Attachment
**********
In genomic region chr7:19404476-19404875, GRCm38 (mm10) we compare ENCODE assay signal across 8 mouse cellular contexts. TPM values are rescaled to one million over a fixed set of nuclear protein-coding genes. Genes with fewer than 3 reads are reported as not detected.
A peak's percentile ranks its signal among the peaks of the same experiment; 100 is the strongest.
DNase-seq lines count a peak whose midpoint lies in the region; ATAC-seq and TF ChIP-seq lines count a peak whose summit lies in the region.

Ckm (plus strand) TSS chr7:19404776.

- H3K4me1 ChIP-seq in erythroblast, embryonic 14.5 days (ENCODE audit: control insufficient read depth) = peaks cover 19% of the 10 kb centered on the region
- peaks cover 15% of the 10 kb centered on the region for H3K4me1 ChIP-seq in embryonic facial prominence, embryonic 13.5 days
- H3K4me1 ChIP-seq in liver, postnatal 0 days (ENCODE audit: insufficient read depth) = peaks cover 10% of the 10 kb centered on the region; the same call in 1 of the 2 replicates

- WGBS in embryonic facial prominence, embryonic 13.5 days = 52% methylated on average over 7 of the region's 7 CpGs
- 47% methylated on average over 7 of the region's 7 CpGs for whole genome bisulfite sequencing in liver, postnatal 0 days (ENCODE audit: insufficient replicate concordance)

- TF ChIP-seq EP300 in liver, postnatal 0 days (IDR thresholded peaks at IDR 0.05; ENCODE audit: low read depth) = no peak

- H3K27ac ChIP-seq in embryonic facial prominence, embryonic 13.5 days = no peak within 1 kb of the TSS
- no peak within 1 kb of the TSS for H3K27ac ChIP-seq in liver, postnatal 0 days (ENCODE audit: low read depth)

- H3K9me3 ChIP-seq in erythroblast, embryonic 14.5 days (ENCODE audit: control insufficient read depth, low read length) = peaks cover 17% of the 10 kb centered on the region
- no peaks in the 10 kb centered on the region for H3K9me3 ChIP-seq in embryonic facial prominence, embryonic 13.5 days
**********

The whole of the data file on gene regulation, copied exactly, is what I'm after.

In genomic region chr7:19404476-19404875, GRCm38 (mm10) we compare ENCODE assay signal across 8 mouse cellular contexts. TPM values are rescaled to one million over a fixed set of nuclear protein-coding genes. Genes with fewer than 3 reads are reported as not detected.
A peak's percentile ranks its signal among the peaks of the same experiment; 100 is the strongest.
DNase-seq lines count a peak whose midpoint lies in the region; ATAC-seq and TF ChIP-seq lines count a peak whose summit lies in the region.

Ckm (plus strand) TSS chr7:19404776.

- H3K4me1 ChIP-seq in erythroblast, embryonic 14.5 days (ENCODE audit: control insufficient read depth) = peaks cover 19% of the 10 kb centered on the region
- peaks cover 15% of the 10 kb centered on the region for H3K4me1 ChIP-seq in embryonic facial prominence, embryonic 13.5 days
- H3K4me1 ChIP-seq in liver, postnatal 0 days (ENCODE audit: insufficient read depth) = peaks cover 10% of the 10 kb centered on the region; the same call in 1 of the 2 replicates

- WGBS in embryonic facial prominence, embryonic 13.5 days = 52% methylated on average over 7 of the region's 7 CpGs
- 47% methylated on average over 7 of the region's 7 CpGs for whole genome bisulfite sequencing in liver, postnatal 0 days (ENCODE audit: insufficient replicate concordance)

- TF ChIP-seq EP300 in liver, postnatal 0 days (IDR thresholded peaks at IDR 0.05; ENCODE audit: low read depth) = no peak

- H3K27ac ChIP-seq in embryonic facial prominence, embryonic 13.5 days = no peak within 1 kb of the TSS
- no peak within 1 kb of the TSS for H3K27ac ChIP-seq in liver, postnatal 0 days (ENCODE audit: low read depth)

- H3K9me3 ChIP-seq in erythroblast, embryonic 14.5 days (ENCODE audit: control insufficient read depth, low read length) = peaks cover 17% of the 10 kb centered on the region
- no peaks in the 10 kb centered on the region for H3K9me3 ChIP-seq in embryonic facial prominence, embryonic 13.5 days